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Caladenia ferruginea facts for kids

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Rusty spider orchid
Caladenia ferruginea (2).jpg
Caladenia ferruginea growing near Dunsborough
Scientific classification
  • Caladenia huegelii Rchb.f.)
  • Arachnorchis ferruginea (Nicholls) D.L.Jones & M.A.Clem.
  • Calonemorchis ferruginea (Nicholls) Szlach.

Caladenia ferruginea, commonly known as the rusty spider orchid, is a species of orchid endemic to the south-west of Western Australia. It has a single, hairy leaf and up to four rust-coloured flowers with a white, red-tipped labellum.

Caladenia ferruginea (3)
Caladenia ferruginea labellum detail


Caladenia ferruginea has a single erect, hairy leaf, 120–220 mm (5–9 in) long and 4–15 mm (0.2–0.6 in) wide. Up to four flowers 60–80 mm (2–3 in) long and 40–60 mm (1.6–2.4 in) wide are borne on a stalk 200–600 mm (8–20 in) high. The flowers are rusty-brown to brownish-red with an erect dorsal sepal, 35–50 mm (1–2 in) long and about 2 mm (0.08 in) wide at the base. The lateral sepals are 35–50 mm (1–2 in) long, 3–4 mm (0.1–0.2 in) wide at the base, spread stiffly with the end having thick brownish glandular hairs. The petals are 25–40 mm (1–2 in) long, 2–4 mm (0.08–0.2 in) wide and curve upwards. The labellum is 15–20 mm (0.6–0.8 in) long and 10–13 mm (0.4–0.5 in) wide and pale yellow to white with a red tip which is curved forward. There are many thin teeth up to 7 mm (0.3 in) long along the sides of the labellum, but which decrease in size towards its tip and four or more rows of yellowish to reddish calli along its centre line. Flowering occurs from September to October.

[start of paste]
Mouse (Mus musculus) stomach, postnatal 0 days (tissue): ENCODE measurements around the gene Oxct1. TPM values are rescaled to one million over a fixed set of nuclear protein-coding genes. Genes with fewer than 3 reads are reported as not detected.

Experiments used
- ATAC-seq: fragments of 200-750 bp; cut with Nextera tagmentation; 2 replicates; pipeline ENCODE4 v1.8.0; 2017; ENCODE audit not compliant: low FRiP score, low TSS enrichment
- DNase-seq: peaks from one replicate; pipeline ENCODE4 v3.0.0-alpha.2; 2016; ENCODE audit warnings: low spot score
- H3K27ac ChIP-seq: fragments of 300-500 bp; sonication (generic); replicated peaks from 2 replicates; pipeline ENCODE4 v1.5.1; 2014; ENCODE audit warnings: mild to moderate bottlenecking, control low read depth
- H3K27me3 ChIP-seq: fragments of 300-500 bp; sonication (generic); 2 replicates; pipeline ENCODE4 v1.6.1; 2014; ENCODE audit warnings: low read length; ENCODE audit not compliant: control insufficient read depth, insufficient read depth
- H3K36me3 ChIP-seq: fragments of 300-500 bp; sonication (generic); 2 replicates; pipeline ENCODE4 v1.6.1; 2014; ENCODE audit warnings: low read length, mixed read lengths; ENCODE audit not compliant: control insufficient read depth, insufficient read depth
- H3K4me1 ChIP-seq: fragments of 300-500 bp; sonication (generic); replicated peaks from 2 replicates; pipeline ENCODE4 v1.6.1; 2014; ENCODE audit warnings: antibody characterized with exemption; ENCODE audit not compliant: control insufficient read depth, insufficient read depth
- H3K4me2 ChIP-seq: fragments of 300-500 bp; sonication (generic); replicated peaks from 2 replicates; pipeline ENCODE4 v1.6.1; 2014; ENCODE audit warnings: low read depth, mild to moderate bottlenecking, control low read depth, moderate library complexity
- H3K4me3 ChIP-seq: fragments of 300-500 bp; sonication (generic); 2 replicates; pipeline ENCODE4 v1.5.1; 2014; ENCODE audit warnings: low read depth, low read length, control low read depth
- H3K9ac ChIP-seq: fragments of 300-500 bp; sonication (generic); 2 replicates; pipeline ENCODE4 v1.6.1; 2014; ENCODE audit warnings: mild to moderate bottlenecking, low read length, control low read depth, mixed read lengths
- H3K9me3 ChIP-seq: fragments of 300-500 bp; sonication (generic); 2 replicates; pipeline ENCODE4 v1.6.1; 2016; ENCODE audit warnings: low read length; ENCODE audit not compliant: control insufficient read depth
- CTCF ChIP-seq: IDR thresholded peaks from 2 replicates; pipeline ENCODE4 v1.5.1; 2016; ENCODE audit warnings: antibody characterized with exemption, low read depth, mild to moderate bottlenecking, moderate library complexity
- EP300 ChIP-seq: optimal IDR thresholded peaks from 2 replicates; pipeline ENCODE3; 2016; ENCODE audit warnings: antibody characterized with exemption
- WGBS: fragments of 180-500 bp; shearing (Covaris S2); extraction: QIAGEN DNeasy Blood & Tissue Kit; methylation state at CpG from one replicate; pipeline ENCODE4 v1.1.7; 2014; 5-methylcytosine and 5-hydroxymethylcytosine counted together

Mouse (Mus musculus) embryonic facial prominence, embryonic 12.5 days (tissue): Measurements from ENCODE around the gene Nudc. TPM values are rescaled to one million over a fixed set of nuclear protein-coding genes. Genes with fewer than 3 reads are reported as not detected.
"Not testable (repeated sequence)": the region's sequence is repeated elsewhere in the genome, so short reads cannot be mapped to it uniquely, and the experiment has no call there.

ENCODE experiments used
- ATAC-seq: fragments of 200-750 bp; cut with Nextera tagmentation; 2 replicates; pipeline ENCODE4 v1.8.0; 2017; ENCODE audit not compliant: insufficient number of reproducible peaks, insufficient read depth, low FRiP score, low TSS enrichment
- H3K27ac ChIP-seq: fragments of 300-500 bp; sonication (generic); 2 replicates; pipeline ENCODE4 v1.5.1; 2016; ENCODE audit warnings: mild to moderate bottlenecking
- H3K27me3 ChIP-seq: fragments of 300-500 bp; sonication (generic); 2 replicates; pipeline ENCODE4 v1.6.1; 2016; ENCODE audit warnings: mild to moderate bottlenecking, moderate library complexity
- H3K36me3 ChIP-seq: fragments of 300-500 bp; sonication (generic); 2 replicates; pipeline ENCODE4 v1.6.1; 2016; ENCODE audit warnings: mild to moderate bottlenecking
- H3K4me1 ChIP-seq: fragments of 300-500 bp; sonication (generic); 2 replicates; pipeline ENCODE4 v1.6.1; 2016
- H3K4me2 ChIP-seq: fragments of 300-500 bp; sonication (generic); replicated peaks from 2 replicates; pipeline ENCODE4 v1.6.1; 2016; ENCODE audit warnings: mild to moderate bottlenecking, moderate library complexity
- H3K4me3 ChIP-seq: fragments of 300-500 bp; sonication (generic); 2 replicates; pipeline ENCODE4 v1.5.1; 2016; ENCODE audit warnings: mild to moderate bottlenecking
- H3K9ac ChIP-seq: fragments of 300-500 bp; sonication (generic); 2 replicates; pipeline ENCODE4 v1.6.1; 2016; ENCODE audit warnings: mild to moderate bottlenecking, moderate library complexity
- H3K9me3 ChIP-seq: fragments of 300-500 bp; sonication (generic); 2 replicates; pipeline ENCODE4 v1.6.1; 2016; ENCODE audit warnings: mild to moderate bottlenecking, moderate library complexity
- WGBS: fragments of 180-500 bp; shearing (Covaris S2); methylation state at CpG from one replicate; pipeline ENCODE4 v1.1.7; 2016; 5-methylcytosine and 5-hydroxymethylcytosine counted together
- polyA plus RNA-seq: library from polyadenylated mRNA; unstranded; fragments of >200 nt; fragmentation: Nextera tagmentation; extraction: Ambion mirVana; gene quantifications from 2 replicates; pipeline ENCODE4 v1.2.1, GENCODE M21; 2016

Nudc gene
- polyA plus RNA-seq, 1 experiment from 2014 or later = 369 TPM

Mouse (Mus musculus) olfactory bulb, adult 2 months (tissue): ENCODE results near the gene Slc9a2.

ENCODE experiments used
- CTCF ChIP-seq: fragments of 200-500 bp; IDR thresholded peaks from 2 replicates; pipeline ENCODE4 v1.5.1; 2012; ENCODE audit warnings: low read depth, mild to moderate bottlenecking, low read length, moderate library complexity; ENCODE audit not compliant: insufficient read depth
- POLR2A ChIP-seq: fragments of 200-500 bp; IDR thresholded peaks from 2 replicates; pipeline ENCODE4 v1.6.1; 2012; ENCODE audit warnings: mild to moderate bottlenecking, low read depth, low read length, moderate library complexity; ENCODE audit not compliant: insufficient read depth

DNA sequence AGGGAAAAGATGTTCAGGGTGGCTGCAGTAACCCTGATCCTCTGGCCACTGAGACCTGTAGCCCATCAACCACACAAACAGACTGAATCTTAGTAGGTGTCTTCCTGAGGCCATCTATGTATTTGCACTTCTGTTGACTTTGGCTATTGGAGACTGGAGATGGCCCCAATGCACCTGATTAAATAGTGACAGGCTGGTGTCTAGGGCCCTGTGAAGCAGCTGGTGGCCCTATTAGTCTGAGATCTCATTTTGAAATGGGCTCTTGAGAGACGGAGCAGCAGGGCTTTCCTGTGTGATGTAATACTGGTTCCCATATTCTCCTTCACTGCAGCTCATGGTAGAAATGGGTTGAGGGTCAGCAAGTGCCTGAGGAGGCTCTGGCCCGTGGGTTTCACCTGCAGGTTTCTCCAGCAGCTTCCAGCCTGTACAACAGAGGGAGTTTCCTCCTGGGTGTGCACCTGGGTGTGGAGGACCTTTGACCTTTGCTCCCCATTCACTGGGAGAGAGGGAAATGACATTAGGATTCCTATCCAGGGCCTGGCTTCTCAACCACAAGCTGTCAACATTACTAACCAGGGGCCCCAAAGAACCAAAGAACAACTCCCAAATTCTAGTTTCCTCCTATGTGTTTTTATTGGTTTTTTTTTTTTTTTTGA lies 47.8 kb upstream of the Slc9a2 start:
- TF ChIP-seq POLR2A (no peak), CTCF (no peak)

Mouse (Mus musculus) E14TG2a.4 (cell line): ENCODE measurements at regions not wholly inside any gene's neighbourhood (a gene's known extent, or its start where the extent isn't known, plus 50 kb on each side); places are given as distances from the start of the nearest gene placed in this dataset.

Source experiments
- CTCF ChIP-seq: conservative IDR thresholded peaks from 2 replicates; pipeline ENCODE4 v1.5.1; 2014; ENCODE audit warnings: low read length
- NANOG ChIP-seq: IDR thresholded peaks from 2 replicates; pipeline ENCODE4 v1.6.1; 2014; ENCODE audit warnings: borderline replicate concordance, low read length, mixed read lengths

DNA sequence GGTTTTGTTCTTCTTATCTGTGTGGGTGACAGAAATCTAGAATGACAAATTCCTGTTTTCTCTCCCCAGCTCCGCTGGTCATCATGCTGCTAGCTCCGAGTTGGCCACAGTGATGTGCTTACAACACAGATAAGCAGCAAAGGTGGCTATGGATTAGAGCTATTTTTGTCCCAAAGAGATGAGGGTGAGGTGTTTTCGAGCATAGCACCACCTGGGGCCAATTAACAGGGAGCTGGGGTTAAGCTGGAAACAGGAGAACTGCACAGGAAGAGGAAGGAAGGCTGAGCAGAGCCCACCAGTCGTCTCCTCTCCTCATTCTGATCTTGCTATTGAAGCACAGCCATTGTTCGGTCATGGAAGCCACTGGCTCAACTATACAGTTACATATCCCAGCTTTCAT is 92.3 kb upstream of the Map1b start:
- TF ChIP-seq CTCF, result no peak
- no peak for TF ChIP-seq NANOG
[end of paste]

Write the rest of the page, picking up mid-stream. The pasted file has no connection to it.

Taxonomy and naming

Caladenia ferruginea was first described by William Nicholls in 1947 and the description was published in The Victorian Naturalist. The specific epithet (ferruginea) is a Latin word meaning "rust-coloured" referring to the colour of the flowers of this orchid.

Distribution and habitat

Rusty spider orchid is found between Perth and Albany in the Jarrah Forest, Swan Coastal Plain and Warren biogeographic regions where grows in a variety of habitats ranging from well-drained soil in woodlands to swamps which are flooded in winter.


Caladenia ferruginea is classified as "not threatened" by the Western Australian Government Department of Parks and Wildlife.

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